It was the summer before sixth grade when Dad moved out. It was a surprise to no one that my sister, Susan, would go with him—she was a real teenager now—and Larry and I would stay home with Mom. The two of them would move to Seattle and get an apartment, and we would visit with him on weekends. That was the idea anyway. The primary upside to my parents' divorce was that Susan would be out of my hair, and I'd get the bedroom and its dresser drawers all to myself. With her gone, I was the oldest in the house—that included my mother, who was as absent from our lives as Dad and Susan.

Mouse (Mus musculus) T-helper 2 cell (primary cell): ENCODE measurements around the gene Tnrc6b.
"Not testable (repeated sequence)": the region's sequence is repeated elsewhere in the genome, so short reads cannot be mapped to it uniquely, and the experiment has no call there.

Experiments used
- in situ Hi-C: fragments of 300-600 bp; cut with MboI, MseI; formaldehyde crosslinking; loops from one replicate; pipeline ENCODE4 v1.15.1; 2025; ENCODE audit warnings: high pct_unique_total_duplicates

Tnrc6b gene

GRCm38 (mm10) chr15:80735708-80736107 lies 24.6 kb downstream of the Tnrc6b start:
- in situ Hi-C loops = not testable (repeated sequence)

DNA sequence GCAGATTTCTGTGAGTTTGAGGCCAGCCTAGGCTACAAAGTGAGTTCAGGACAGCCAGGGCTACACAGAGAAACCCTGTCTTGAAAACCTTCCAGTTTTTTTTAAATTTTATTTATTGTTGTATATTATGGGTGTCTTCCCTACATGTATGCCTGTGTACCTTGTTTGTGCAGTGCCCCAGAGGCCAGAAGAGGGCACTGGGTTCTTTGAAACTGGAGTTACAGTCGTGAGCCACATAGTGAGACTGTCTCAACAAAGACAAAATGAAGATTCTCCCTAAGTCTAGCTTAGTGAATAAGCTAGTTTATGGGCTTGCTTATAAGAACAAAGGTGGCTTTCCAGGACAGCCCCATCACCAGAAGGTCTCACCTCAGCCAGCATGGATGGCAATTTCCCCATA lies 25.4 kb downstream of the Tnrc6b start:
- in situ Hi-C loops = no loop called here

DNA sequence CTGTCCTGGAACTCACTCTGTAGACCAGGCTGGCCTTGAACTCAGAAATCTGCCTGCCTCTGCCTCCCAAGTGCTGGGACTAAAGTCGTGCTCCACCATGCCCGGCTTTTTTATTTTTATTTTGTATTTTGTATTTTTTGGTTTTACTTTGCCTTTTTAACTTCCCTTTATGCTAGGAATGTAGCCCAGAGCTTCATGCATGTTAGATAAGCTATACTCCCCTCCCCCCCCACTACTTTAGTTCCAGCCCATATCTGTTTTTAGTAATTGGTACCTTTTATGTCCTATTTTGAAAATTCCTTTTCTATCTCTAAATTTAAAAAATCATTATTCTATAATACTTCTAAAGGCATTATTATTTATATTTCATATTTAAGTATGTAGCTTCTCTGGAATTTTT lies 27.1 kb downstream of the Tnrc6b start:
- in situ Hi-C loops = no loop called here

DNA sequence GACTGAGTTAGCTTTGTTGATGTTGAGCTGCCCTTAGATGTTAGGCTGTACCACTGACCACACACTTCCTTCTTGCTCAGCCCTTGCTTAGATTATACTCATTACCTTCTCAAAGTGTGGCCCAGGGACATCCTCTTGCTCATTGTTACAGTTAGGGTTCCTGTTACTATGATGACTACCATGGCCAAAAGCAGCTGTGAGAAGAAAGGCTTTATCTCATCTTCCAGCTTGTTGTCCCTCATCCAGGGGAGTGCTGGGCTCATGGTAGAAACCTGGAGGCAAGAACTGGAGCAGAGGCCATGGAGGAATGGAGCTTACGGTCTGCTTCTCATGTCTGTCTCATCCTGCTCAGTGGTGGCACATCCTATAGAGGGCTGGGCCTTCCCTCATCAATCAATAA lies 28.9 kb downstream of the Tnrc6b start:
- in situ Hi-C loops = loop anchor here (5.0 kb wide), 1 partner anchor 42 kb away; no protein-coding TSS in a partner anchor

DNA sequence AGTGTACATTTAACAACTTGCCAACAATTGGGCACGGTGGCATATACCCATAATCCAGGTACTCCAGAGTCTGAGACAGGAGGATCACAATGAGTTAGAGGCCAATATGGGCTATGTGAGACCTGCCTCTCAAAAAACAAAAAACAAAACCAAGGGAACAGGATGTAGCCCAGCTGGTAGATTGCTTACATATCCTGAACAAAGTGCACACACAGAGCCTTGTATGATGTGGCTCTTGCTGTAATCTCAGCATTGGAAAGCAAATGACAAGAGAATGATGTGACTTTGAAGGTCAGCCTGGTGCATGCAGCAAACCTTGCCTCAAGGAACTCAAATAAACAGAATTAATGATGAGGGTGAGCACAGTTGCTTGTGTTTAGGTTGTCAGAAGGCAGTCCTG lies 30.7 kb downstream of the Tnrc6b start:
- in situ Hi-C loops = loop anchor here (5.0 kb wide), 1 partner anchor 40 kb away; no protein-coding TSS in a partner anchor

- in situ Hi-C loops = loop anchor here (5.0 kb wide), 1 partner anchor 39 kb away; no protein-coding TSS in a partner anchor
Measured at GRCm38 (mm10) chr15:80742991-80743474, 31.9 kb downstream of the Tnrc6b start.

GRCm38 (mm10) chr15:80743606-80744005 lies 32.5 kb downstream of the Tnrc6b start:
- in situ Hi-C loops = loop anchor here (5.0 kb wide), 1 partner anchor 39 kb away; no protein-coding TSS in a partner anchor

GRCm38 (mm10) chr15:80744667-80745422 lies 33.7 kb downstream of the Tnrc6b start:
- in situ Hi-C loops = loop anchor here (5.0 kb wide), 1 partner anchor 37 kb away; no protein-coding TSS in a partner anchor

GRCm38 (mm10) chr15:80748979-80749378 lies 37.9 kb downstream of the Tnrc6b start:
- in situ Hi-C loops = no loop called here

For the first time in her life, our mother was free to experience her revolution from within. Even though she had to work, it was obvious that she enjoyed it much more than she'd enjoyed staying home with us and playing the role of housewife. Now she was free to reinvent herself once more. She promptly got a job at the General Phone Company (chief rival of Dad's employer, Pacific Bell) and got really politically active in AA. In short order, she'd become the delegate for the entire state of Washington. This meant she had to speak at many conferences, and she left my brother and me alone during long weekends, to our great pleasure.
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